In many ways what is known as the Lent fast has been trivialised The true significance of Lent is not what we give up, even for God, but the awesome sacrifice that Christ made for us, and the self –denial and suffering that was involved. Any sacrifice of ours should be a reminder of, and association with, that greater sacrifice, and not a source of personal satisfaction. Scripturally our sacrifice is between God and ourselves and should be kept private.

For as much as we recognise the darkness of sin Lent can also become a wonderful opportunity. For we must reflect also on the holiness and love of God, the enormous blessing of knowing Him – and the great need for Him in our lives and the life of the world in which we live today.

This Year

  think of giving God an extra 10 minutes every day
to pray the Lord’s Prayer slowly and deliberately
for someone.

On the first day adapt it and pray for yourself. On the next day/s pray it for individual members of your family. Then pray individually for the people with whom you work and associate every day. After that choose someone in the news who is suffering in some way .. and so on. Devote each day to a different individual. And if you travel on public transport pray the prayer for someone near you. 


Father – please help me to accept this opportunity to journey with You every day, and in so doing to draw closer to You. Please shine Your light into my life and into the lives of those for whom I pray. Amen.


Living Worship

“Glorify your Son,
that your Son may glorify you”

(John 17:1)

In one of His final and most significant prayers Jesus makes it clear that His overriding purpose was to glorify God – to honour Him and bring glory to His Name.

What was a priority for Jesus must therefore also be a priority in our own lives and relationship with God. This is why worship is so important. In it we remember before God His glory, majesty, grace and love and the awe-inspiring deeds that He has performed – from creation to salvation. We remind ourselves of who He is and what He has done, and honour Him as the One who has revealed Himself in these ways.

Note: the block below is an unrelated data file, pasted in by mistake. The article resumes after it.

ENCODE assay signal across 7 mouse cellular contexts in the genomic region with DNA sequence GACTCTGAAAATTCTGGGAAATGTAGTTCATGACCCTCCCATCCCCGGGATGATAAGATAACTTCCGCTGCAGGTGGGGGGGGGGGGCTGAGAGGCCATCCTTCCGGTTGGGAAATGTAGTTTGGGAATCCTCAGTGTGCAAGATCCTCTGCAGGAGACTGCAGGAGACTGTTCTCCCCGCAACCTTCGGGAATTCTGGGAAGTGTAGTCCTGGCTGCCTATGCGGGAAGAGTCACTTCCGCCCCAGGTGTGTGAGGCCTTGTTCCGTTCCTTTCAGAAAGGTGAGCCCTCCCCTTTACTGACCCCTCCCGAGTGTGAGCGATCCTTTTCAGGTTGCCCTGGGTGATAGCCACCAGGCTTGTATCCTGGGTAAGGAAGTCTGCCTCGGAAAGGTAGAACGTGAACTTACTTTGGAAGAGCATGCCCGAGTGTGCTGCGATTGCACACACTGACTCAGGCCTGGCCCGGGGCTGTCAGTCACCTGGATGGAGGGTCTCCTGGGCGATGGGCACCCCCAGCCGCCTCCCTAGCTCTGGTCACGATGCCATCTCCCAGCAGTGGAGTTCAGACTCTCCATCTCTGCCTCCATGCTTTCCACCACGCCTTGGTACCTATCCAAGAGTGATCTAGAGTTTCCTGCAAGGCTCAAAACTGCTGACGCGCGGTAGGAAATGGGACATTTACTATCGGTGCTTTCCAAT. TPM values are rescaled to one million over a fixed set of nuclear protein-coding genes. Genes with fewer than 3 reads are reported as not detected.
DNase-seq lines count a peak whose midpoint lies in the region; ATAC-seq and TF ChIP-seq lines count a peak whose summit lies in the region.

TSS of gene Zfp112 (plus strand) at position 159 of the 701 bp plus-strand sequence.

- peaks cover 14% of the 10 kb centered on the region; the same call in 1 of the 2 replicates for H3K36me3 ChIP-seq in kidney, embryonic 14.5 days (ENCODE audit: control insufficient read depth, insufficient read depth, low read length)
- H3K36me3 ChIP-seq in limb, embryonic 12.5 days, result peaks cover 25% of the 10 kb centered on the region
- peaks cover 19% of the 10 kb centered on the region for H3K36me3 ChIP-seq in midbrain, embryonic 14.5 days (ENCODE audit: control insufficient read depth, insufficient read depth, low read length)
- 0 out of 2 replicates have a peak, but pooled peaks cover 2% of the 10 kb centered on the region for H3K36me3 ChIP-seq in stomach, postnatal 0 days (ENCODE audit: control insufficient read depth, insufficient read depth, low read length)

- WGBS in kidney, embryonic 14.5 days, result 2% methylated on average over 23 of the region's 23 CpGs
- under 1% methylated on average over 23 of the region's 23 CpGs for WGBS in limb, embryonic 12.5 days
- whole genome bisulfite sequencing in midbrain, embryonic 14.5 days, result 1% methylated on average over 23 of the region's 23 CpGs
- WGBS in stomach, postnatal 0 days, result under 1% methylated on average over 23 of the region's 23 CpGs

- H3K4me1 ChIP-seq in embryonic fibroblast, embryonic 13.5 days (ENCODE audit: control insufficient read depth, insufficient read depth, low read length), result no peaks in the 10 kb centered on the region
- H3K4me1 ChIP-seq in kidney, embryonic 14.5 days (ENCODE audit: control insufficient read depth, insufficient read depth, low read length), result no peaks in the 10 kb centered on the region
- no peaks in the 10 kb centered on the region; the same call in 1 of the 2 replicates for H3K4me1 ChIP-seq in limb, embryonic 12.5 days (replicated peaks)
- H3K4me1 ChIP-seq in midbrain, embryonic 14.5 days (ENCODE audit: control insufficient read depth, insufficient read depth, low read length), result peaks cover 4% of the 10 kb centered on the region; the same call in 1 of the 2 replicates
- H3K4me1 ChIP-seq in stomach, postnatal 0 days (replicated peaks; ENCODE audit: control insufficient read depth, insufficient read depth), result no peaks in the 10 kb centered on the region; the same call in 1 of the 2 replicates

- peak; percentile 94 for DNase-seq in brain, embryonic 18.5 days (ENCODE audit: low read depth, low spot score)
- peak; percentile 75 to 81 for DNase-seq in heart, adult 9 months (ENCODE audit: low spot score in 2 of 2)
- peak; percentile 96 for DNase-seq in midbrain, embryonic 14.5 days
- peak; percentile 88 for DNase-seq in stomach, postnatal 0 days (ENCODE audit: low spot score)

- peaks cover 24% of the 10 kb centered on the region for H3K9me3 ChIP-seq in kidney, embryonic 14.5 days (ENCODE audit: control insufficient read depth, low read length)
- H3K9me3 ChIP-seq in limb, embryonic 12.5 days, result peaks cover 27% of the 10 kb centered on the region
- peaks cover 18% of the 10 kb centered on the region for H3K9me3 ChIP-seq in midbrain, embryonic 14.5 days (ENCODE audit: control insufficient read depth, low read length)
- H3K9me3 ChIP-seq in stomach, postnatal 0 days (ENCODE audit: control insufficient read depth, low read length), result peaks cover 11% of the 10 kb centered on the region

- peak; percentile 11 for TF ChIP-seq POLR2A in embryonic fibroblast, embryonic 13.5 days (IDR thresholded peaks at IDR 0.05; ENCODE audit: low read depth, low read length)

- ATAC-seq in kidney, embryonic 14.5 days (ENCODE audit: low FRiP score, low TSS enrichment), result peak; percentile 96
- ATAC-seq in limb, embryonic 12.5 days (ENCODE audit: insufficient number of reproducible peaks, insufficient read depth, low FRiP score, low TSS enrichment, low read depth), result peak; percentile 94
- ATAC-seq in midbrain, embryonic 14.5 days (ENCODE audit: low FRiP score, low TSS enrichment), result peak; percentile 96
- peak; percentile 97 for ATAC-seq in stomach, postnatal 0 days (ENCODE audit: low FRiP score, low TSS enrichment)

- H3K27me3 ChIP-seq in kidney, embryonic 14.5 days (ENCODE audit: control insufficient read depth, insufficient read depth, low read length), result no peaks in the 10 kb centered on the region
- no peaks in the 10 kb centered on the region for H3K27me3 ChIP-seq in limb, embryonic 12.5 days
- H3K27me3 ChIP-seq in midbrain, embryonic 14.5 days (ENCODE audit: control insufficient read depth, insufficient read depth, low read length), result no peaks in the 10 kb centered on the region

However, as Jesus Himself showed so clearly, worship is not merely the words that we speak but the lives that we live as well. For us the worship that proceeds from our mouths needs to both come from lives that have begun to be lived in honour of God as well as inspiring us to carry on and live such lives in the future.

It is so easy for our prayers to resemble a shopping list of needs and wants rather than an intimate conversation with a Father who loves us and wants to be loved by us. When this is the case it can happen that fear is often our motivation rather than faith. When we make worship a part of our daily conversation with God it reminds us of who and what He is and is like. This then lays a foundation of faith which makes all the difference.

When worship becomes a natural part of our lives it can seem to open us to the very presence of God both within and around us – a holy of holies in which we become very still and quiet, full of the knowledge of the presence of the Almighty.


Holy, Holy, Holy is the Lord God Almighty – who was and is and is to come.


Sweet Waters

“Therefore, rid yourselves of all malice and all deceit,
hypocrisy, envy, and slander of every kind.”
(1 Peter 2:1)